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St. Louis teens tumble for understanding of other cultures

St. Louis teens tumble for understanding of other cultures

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ST. LOUIS   Some nonprofit organizations say they operate on a shoestring, but staff at Circus Harmony believes it operates on the aglet — the tiny plastic tube on the end of a shoestring.

For a nonprofit that serves more than 1,400 children a year, Circus Harmony‘s budget sits at under half a million dollars, according to Jessica Hentoff, artistic executive director and founder of Circus Harmony.

“We do a lot with a little,” Hentoff said.

Among its accomplishments, Circus Harmony staff teach circus arts classes with an emphasis on peer mentoring, primarily to low-income students, at City Museum and outreach locations around the St. Louis area.

Circus Harmony officially became a nonprofit in 2001. It is St. Louis’ only social circus organization — meaning staff use the teaching and performing of circus arts to motivate social change.

“We work on building character in individuals and building bridges between communities,” Hentoff said.

Since 2007, Circus Harmony’s “Peace Through Pyramids” program has been working to unite children from different backgrounds through a common appreciation for the circus, Hentoff said.

“What these Peace Through Pyramids partnerships do is they teach these young people to focus on what connects them instead of what divides them,” Hentoff said. “They find they can create something really amazing.”

During its first 10 years, Peace Through Pyramids partnered with a Jewish and Arabic social circus organization in Israel. Every other year, Circus Harmony students went to Israel to perform with a circus troupe there.

This year, Circus Harmony’s elite group of nine acrobats — the St. Louis Arches — is heading to Puerto Rico.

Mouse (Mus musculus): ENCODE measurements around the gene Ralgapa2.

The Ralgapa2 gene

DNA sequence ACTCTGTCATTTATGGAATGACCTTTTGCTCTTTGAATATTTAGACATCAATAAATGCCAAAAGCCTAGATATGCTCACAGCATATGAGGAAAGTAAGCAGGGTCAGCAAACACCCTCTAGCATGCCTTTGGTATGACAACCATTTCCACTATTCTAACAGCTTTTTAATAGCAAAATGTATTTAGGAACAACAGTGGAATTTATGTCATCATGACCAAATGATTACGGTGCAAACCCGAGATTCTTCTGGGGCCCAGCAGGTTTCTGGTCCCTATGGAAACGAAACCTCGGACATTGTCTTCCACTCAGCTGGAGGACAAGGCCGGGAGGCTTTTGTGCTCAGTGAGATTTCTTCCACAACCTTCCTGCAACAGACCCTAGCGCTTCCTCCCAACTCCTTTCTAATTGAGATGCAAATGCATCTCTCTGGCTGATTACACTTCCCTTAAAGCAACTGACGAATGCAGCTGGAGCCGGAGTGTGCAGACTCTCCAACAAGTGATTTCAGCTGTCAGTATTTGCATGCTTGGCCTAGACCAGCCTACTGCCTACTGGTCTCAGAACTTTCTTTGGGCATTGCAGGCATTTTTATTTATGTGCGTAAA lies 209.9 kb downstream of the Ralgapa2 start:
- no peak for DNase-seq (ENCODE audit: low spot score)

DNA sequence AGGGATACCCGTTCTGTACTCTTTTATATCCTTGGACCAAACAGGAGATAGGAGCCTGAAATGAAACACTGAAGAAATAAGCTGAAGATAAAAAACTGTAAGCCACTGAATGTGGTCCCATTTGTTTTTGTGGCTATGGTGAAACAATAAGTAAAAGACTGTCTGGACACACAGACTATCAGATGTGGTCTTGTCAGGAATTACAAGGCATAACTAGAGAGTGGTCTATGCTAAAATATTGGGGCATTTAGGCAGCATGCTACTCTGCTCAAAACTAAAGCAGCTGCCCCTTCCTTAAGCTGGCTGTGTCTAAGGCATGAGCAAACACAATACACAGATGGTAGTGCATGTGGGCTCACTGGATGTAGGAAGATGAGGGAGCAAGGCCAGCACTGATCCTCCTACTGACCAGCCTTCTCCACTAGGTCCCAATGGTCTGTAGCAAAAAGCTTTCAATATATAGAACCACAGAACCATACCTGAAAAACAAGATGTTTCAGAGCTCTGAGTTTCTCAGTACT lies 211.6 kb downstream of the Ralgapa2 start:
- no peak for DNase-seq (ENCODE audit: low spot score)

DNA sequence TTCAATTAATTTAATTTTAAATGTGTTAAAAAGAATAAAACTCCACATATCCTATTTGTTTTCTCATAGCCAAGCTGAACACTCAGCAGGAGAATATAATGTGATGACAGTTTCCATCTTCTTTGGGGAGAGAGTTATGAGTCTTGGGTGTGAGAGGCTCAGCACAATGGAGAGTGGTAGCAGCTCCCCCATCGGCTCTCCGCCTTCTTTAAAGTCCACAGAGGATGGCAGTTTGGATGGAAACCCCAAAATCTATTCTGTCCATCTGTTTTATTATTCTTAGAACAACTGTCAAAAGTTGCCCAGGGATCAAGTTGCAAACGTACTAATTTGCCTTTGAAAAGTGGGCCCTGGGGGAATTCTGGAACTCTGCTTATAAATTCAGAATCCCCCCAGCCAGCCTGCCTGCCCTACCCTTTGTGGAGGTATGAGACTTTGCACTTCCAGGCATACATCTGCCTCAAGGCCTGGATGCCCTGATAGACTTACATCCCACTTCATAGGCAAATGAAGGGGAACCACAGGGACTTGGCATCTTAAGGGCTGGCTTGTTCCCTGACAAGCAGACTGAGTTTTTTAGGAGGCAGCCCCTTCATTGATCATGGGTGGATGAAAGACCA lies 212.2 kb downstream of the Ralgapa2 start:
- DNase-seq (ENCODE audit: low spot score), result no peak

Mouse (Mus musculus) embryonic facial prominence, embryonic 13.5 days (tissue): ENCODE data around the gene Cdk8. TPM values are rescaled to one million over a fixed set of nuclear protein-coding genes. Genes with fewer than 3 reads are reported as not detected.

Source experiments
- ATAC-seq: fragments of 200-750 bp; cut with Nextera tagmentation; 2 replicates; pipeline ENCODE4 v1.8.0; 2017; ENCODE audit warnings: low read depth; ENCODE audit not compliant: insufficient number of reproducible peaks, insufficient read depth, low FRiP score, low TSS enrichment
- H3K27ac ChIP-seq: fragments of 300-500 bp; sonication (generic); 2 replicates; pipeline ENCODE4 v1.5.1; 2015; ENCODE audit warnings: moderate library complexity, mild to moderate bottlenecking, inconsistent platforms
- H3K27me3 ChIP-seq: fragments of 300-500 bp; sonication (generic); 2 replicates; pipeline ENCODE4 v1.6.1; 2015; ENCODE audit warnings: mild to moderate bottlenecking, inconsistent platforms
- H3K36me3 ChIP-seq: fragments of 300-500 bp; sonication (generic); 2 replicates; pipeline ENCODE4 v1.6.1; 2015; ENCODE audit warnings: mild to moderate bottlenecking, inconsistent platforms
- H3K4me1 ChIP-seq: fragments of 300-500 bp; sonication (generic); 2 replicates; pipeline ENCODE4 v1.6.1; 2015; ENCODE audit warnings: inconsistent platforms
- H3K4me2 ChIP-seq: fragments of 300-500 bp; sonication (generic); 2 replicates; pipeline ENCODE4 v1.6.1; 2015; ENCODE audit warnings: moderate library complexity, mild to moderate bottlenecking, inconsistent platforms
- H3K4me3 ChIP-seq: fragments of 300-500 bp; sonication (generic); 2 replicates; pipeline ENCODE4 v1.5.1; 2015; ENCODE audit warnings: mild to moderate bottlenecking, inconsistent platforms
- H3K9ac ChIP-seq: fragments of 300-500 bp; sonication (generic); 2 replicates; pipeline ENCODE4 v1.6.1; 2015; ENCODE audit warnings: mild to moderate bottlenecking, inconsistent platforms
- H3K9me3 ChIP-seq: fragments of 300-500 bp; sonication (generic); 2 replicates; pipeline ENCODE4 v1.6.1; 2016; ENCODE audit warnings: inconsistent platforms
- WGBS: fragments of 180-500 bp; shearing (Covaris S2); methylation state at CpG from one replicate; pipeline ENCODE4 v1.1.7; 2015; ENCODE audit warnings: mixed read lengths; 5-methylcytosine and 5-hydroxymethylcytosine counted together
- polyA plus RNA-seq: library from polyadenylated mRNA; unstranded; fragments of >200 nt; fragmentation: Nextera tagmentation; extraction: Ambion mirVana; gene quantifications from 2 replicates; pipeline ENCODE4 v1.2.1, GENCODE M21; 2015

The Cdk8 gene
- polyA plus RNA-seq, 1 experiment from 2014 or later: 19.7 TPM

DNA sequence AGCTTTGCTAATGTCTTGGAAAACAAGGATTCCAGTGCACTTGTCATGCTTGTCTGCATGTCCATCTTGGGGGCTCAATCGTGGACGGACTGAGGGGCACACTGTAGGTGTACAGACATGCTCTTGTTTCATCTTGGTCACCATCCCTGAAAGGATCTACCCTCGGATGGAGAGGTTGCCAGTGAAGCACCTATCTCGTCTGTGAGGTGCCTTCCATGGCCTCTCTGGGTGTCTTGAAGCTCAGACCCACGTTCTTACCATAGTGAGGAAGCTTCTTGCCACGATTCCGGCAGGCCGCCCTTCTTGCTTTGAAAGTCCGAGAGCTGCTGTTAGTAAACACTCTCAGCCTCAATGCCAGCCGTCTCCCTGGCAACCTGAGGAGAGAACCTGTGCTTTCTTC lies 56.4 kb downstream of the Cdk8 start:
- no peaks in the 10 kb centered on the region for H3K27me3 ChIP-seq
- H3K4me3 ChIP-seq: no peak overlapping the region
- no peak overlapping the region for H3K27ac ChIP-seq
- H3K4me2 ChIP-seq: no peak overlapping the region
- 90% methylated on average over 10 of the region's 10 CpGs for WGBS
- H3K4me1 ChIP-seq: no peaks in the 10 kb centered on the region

Hentoff decided on a partnership there after donating to the social circus for the National School of Circus of Puerto Rico in Dorado after Hurricane Maria ravaged the island.

“They were devastated and suggested we come down there,” Hentoff said.

The Arches will work with the Puerto Rican troupe to create and perform a show, Hentoff said.

“We’re going to tour around Puerto Rico to the places that most need the joy, the inspiration, the triumph … the feeling you get from watching a circus,” Hentoff said.

Despite potential language barriers, Hentoff said, circus is something that everyone can understand.

“Circus is an international language,” she said.

Extraordinary performers

Hentoff does not believe in labels, especially for her students.

“The point is you come here, and you throw off your label, whether it’s your race, or neighborhood or school label,” she said. “You step in the ring and you say, ‘I’m a juggler, I’m an acrobat.’ ”

When Oliver Layher, 17, enters the ring, he labels himself an acrobat.

He got his start at Circus Harmony when he was about 9. His school didn’t have a physical education class, so he came to the third floor of City Museum for class. He never left.

“I’ve done other things along with (circus), but I’ve never stopped,” he said.

Next year, he plans to audition for École Nationale de Cirque — the National Circus School — in Montreal.

He is like many others in the Arches who want to become professional performers, Hentoff said.

And while the Arches may look like ordinary children, Hentoff said, they are extraordinary performers.

Being in the St. Louis Arches is a lot like being in an elite sport. These acrobats practice Monday through Friday during the summer and do shows almost every day. They train year-round to perfect their acrobatic, dancing and acting skills.

They can juggle, ride a unicycle and walk a wire, Hentoff said of the Arches. “You have to be able to do everything.”

Though Malik Leeks, 13, can do everything, he mostly likes to do acrobatics. He is among the nine Arches members heading to Puerto Rico in July.

Malik is excited to work with his peers, create a compelling act to perform in Puerto Rico, and show off the hard work that went into creating it.

“I’m excited to work with other children,” Malik said. “When it’s time to work with each other, we can work with each other.”

Oliver is ready to meet people from another country.

“I like different cultures,” he said. “It’ll be cool to meet people who have different experiences from mine.”

Finn McNamee, 13, wants to make new friends while he is in Puerto Rico.

“It will be good being able to connect with people who don’t live in the same environment as us,” Finn said.

“The work we’re going to be doing with those kids is so exciting,” Hentoff said.

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